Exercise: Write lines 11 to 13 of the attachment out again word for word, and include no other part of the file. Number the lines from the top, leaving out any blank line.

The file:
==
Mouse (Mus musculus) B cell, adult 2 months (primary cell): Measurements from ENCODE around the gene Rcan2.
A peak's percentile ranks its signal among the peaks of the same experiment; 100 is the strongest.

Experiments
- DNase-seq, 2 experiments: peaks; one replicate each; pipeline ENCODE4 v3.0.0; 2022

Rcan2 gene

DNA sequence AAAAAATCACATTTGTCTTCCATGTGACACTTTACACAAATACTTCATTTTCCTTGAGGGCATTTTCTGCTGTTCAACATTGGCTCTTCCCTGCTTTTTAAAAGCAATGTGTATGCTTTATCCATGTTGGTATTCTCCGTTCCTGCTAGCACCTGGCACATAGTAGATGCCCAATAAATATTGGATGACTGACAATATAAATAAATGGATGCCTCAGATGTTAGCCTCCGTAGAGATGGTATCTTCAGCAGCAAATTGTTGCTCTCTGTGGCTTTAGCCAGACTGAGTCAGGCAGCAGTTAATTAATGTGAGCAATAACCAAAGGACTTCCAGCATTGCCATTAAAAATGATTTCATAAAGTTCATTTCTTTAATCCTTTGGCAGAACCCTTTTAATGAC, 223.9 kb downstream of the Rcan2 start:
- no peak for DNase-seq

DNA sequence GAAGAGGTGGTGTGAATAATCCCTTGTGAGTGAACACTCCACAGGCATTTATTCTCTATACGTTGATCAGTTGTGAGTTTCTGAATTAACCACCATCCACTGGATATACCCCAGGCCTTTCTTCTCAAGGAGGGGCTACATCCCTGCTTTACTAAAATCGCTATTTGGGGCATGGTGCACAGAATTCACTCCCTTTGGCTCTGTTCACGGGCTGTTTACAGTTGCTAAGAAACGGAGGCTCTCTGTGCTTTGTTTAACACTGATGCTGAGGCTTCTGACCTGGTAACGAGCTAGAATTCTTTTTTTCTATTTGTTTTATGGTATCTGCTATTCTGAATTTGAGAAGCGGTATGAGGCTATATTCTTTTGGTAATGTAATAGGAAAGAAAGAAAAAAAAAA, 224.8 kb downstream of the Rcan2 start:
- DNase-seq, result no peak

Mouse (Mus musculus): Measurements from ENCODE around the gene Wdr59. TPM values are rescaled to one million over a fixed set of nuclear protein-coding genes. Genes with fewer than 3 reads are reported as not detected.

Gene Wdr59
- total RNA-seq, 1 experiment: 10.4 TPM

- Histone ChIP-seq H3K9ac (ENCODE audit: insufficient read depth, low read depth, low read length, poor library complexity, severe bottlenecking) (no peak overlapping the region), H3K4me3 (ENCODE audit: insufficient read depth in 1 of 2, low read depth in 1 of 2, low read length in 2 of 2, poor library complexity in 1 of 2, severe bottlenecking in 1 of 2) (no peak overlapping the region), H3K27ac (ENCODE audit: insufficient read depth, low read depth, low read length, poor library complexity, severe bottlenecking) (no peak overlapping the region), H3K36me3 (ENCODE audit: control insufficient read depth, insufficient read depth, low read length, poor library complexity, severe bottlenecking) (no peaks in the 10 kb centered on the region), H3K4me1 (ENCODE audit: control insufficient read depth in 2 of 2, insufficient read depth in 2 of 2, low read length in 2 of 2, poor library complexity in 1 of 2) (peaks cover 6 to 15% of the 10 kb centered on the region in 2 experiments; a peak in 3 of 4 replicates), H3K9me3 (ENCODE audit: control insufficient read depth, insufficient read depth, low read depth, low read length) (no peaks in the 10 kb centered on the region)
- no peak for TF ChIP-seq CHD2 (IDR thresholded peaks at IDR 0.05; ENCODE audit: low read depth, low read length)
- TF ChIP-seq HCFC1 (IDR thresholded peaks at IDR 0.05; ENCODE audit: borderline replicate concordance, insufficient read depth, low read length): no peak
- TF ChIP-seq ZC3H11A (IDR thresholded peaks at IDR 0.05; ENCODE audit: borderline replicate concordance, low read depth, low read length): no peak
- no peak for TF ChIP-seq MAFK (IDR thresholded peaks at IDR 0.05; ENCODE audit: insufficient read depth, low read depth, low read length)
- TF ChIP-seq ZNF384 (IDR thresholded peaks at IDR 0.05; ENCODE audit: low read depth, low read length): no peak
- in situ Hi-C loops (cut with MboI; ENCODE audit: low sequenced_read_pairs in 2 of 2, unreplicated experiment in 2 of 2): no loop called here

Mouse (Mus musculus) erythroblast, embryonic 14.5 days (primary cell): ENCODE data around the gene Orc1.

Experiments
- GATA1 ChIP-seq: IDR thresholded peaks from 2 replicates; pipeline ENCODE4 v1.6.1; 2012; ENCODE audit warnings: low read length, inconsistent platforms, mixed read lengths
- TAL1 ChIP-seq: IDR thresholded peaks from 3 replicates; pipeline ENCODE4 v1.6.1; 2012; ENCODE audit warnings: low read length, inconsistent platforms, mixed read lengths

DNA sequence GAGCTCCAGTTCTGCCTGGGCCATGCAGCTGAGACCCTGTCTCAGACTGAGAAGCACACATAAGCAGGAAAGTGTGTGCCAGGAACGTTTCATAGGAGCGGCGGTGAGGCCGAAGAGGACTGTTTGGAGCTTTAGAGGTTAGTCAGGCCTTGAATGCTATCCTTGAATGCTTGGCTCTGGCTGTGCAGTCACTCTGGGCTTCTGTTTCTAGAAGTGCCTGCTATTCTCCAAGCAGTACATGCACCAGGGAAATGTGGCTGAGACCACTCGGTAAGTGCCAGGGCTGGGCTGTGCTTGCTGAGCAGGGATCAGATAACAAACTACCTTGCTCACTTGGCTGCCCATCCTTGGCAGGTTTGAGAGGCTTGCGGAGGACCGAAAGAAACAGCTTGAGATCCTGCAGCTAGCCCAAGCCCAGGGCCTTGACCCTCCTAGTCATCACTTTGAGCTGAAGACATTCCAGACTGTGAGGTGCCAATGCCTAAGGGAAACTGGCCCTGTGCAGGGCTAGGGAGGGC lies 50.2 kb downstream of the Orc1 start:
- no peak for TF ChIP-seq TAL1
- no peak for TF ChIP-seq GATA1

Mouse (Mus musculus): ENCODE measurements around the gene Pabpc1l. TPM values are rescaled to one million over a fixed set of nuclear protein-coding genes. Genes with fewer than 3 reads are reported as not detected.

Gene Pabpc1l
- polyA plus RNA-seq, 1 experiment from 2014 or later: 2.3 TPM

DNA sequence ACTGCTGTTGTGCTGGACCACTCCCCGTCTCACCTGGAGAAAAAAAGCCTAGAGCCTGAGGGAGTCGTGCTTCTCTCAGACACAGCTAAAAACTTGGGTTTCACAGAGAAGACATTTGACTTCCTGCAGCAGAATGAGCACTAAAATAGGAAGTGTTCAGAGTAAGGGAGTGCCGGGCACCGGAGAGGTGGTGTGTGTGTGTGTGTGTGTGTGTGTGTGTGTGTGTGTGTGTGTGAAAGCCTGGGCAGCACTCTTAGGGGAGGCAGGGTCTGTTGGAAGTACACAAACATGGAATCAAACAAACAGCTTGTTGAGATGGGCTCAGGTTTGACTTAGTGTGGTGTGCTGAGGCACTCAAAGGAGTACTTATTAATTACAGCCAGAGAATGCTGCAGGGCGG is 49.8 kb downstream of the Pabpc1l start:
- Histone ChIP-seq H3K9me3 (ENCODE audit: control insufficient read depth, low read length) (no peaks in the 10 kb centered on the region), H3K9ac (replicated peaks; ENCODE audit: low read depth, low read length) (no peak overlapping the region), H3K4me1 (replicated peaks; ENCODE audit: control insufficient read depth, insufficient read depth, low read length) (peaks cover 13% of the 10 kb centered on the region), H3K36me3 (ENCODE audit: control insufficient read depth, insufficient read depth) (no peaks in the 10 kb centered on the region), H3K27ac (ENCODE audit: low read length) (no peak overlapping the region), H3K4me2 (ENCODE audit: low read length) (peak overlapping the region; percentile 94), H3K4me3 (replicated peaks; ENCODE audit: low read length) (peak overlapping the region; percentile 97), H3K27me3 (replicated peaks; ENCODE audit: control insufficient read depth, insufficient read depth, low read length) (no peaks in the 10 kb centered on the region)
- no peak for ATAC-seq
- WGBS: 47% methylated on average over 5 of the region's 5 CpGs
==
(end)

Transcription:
Gene Wdr59
- total RNA-seq, 1 experiment: 10.4 TPM

- Histone ChIP-seq H3K9ac (ENCODE audit: insufficient read depth, low read depth, low read length, poor library complexity, severe bottlenecking) (no peak overlapping the region), H3K4me3 (ENCODE audit: insufficient read depth in 1 of 2, low read depth in 1 of 2, low read length in 2 of 2, poor library complexity in 1 of 2, severe bottlenecking in 1 of 2) (no peak overlapping the region), H3K27ac (ENCODE audit: insufficient read depth, low read depth, low read length, poor library complexity, severe bottlenecking) (no peak overlapping the region), H3K36me3 (ENCODE audit: control insufficient read depth, insufficient read depth, low read length, poor library complexity, severe bottlenecking) (no peaks in the 10 kb centered on the region), H3K4me1 (ENCODE audit: control insufficient read depth in 2 of 2, insufficient read depth in 2 of 2, low read length in 2 of 2, poor library complexity in 1 of 2) (peaks cover 6 to 15% of the 10 kb centered on the region in 2 experiments; a peak in 3 of 4 replicates), H3K9me3 (ENCODE audit: control insufficient read depth, insufficient read depth, low read depth, low read length) (no peaks in the 10 kb centered on the region)